Our comments section is intended for meaningful responses and debates in a civilized manner. We ask that you respect the fact that we are a religious Jewish website and avoid inappropriate language at all cost.

If you promote any foreign religions, gods or messiahs, lies about Israel, anti-Semitism, or advocate violence (except against terrorists), your permission to comment may be revoked.

2 Responses to “Well-Traveled Ballplayers”

  1. David Boone says:

    As a kid, I was Dodger fan in the early 60's living in the suburbs of L.A.. One of my favorite players was pitcher Sandy Koufax. One of the all-time greats in my book.

Comments are closed.

SocialTwist Tell-a-Friend

Current Top Story
Jeremy Bird, working for Israeli campaign outfit V15, shown at Ted Talk, May 20, 2014.
V15 US Political Operative Marinated in Hate-Israel Activism
Latest Sections Stories
South-Florida-logo

The musical production was beautifully performed by the middle school students.

South-Florida-logo

Greige offered a post of her own. She said, “I was very cautious to avoid being in any photo or communication with Miss Israel.” She contends that she was photobombed.

South-Florida-logo

This year, 40 couples were helped. The organization needs the support of the extended Jewish community so that it can continue in its important work.

In the introduction to the first volume, R. Katz discusses the Torah ideal, arguing that the Torah’s laws are intended to craft the perfect man and are not to be regarded as ends unto themselves.

A highlight of the evening was the video produced by the Kleinman Family Holocaust Education Center on the legendary Agudah askan Reb Elimelech (Mike) Tress, a true Jewish hero.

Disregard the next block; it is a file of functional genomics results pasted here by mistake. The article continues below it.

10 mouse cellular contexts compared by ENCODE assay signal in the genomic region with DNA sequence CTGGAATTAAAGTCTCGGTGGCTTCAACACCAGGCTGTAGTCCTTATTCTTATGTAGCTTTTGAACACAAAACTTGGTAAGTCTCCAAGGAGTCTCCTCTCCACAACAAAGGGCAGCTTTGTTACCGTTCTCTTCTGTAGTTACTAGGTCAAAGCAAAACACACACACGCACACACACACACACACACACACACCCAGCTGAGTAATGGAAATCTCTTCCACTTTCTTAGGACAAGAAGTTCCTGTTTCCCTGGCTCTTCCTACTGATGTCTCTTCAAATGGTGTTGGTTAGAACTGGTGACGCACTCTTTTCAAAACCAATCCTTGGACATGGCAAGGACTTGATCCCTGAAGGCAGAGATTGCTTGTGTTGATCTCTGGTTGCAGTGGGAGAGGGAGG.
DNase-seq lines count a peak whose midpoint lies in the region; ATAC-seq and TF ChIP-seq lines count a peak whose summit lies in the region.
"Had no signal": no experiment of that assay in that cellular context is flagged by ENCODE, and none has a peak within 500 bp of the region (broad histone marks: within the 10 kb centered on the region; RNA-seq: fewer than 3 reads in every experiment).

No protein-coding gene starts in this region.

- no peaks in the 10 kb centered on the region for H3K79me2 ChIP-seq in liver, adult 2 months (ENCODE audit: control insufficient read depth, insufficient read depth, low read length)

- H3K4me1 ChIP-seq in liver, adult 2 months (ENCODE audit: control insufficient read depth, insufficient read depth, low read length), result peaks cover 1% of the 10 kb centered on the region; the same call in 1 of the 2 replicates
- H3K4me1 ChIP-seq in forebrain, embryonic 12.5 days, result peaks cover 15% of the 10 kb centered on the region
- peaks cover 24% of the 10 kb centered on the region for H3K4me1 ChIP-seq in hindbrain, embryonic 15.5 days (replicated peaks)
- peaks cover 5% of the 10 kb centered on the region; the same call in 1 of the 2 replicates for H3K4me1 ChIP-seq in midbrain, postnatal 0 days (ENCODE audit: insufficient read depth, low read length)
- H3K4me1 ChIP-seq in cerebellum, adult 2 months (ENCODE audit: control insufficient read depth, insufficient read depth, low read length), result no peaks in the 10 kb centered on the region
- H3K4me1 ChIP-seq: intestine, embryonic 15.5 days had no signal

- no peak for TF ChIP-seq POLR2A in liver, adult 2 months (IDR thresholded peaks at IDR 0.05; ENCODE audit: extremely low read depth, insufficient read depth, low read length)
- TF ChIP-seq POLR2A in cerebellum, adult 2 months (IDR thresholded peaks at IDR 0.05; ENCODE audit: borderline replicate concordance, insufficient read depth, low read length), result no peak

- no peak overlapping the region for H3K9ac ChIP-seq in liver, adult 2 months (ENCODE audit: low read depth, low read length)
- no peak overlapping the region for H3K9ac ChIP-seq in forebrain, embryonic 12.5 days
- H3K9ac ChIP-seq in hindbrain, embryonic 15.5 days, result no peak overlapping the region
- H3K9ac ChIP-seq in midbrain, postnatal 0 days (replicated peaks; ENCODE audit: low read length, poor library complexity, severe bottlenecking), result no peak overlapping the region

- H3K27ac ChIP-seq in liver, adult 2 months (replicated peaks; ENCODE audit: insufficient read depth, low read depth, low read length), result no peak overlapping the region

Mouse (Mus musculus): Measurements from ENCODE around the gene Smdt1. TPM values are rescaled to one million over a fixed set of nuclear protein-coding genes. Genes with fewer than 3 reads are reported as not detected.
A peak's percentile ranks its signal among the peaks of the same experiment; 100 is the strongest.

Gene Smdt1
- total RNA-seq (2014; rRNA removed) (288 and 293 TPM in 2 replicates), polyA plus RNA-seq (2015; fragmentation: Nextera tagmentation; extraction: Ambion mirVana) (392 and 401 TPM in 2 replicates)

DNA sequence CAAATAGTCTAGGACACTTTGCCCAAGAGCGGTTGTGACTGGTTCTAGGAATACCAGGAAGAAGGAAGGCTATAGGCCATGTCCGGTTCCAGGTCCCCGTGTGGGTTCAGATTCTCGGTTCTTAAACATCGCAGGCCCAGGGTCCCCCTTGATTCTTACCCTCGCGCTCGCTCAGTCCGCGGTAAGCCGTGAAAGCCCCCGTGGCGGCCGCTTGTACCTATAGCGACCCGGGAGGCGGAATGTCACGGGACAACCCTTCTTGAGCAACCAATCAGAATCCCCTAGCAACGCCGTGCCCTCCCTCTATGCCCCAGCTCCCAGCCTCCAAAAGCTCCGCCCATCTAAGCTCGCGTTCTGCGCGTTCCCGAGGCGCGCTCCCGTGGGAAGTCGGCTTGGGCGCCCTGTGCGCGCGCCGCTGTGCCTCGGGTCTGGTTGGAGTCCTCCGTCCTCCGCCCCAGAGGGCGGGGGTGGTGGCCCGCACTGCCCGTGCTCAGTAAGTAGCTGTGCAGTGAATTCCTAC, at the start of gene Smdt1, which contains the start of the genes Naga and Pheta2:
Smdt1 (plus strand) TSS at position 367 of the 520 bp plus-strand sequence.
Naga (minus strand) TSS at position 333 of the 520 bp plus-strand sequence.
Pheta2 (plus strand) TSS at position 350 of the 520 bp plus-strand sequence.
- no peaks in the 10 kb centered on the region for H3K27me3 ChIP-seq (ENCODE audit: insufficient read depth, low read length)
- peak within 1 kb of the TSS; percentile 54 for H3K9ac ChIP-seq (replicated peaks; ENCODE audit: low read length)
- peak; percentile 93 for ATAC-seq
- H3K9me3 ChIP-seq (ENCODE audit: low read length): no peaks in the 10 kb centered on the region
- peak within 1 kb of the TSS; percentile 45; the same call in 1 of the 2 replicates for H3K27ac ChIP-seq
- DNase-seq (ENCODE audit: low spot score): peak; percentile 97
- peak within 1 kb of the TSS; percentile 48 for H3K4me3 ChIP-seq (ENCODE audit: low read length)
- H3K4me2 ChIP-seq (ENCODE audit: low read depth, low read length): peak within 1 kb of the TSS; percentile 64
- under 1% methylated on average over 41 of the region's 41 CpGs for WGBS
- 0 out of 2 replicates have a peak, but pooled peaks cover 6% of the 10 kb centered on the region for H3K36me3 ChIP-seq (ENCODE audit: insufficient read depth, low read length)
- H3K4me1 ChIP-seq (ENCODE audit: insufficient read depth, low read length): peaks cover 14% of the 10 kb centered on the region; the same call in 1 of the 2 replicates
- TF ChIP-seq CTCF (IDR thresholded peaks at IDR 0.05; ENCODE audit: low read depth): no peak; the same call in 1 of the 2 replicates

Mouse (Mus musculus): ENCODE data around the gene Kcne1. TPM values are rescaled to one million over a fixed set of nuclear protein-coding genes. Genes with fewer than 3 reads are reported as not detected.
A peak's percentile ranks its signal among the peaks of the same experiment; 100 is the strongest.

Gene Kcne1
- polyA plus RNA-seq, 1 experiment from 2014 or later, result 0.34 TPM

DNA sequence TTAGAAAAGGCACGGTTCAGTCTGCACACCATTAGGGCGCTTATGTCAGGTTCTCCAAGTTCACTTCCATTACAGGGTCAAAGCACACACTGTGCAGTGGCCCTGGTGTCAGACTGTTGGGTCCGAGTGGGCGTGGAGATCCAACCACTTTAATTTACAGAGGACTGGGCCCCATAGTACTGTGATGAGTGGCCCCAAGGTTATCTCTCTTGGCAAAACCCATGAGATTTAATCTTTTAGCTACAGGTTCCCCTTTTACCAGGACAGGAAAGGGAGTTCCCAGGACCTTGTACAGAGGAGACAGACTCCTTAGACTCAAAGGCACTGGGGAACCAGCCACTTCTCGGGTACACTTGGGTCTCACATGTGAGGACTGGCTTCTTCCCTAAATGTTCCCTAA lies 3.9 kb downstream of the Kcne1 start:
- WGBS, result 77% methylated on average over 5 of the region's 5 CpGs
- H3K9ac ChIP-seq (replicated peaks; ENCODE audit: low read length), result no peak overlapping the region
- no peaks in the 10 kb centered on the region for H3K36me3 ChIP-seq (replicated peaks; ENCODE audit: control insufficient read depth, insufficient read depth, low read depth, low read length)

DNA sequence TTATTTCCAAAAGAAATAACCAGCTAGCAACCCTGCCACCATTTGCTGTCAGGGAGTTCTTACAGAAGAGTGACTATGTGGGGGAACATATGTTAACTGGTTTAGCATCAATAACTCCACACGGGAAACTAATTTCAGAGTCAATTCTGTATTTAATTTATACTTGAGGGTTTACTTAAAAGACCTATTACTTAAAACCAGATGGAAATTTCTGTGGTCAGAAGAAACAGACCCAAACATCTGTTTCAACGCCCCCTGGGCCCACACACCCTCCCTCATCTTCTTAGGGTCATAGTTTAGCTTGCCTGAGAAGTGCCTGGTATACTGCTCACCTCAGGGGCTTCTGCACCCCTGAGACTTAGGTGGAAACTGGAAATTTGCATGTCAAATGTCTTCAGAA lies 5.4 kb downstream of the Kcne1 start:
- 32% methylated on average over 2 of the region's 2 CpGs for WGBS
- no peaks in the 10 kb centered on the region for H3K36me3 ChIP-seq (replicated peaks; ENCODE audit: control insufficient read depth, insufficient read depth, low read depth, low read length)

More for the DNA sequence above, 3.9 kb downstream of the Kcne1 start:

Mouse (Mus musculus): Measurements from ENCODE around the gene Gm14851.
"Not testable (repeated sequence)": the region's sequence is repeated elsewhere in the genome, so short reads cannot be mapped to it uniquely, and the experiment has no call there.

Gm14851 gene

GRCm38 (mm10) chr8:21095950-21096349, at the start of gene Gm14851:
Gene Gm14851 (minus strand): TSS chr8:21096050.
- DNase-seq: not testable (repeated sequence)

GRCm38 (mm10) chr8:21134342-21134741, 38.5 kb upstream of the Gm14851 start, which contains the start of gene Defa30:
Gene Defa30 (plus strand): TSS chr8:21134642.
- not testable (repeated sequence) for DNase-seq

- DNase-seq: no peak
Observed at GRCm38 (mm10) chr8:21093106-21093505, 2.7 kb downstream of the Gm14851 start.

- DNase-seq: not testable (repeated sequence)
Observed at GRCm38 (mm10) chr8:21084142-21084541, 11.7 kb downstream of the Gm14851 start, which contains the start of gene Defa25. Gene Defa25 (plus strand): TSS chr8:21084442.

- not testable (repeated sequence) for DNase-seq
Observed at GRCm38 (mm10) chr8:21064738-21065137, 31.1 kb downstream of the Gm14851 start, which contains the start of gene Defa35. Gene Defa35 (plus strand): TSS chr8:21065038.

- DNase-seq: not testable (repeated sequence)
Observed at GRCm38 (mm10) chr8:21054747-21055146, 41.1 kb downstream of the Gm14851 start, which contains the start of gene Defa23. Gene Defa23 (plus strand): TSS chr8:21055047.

Until recently his films were largely forgotten, but with their release last year on DVD by Re:Voir Video in Paris they are once again available.

Though the CCAR supported the Jewish right to emigrate to Eretz Yisrael, it strenuously objected to defining Palestine as the Jewish homeland.

“Well, you are also part of this class! If someone drills a hole in the boat, the boat will ultimately sink, and even the innocent ones will perish as well. The whole class must be punished!”

Nouril concluded he had no choice: He had to become more observant.

I find his mother to be a difficult person and my nature is to stay away from people like that.

Here are some recipes to make your Chag La’Illanot a festive one.

Does standing under the chuppah signal the end of our dream of romance and beautiful sunsets?

We aren’t at a platform; we are underground, just sitting there.

More Articles from Irwin Cohen
Baseball-Insider

As the years flew by, one thing remained constant in Sid’s life – the New York Yankees.

With the retirement of Lou Gehrig in 1939, Hank Greenberg (right) became the American League’s All-Star first baseman.

During 1939, anti-Semitic groups such as Fritz Kuhn’s German American Bund held rallies in New York and other major cities across the country.

The two World Series combatants, the Kansas City Royals and the San Francisco Giants, were Wild Card teams (meaning they didn’t win their respective divisions) that got hot at the right time.

Many former baseball players who left us with happy memories also passed away in the past year.

“No kid is worth a million dollars to sign,” Newhouser said, “but if one kid is, it’s this kid.”

Zimmer was popular with veteran teammates like Roy Campanella, Gil Hodges, Pee Wee Reese and Duke Snider – and with a rookie lefthander named Sandy Koufax.

I’m sure readers noticed those full-page advertisements that ran prior to last month’s meeting about the situation at the Brooklyn home of Rabbi Moshe Tuvia Lieff, rav of Agudas Yisroel Bais Binyomin. Avrohom chaired the even along with his brother Menachem, a prominent askan and the president of Lubicom.

I spoke twice during Pesach. The first topic was the Holocaust and Jewish ballplayers and the second was how I, a frum-from-birth Jew, ended up in major league baseball.

Printed from: http://www.jewishpress.com/sections/sports/baseball-insider/well-traveled-ballplayers/2014/04/09/

Scan this QR code to visit this page online: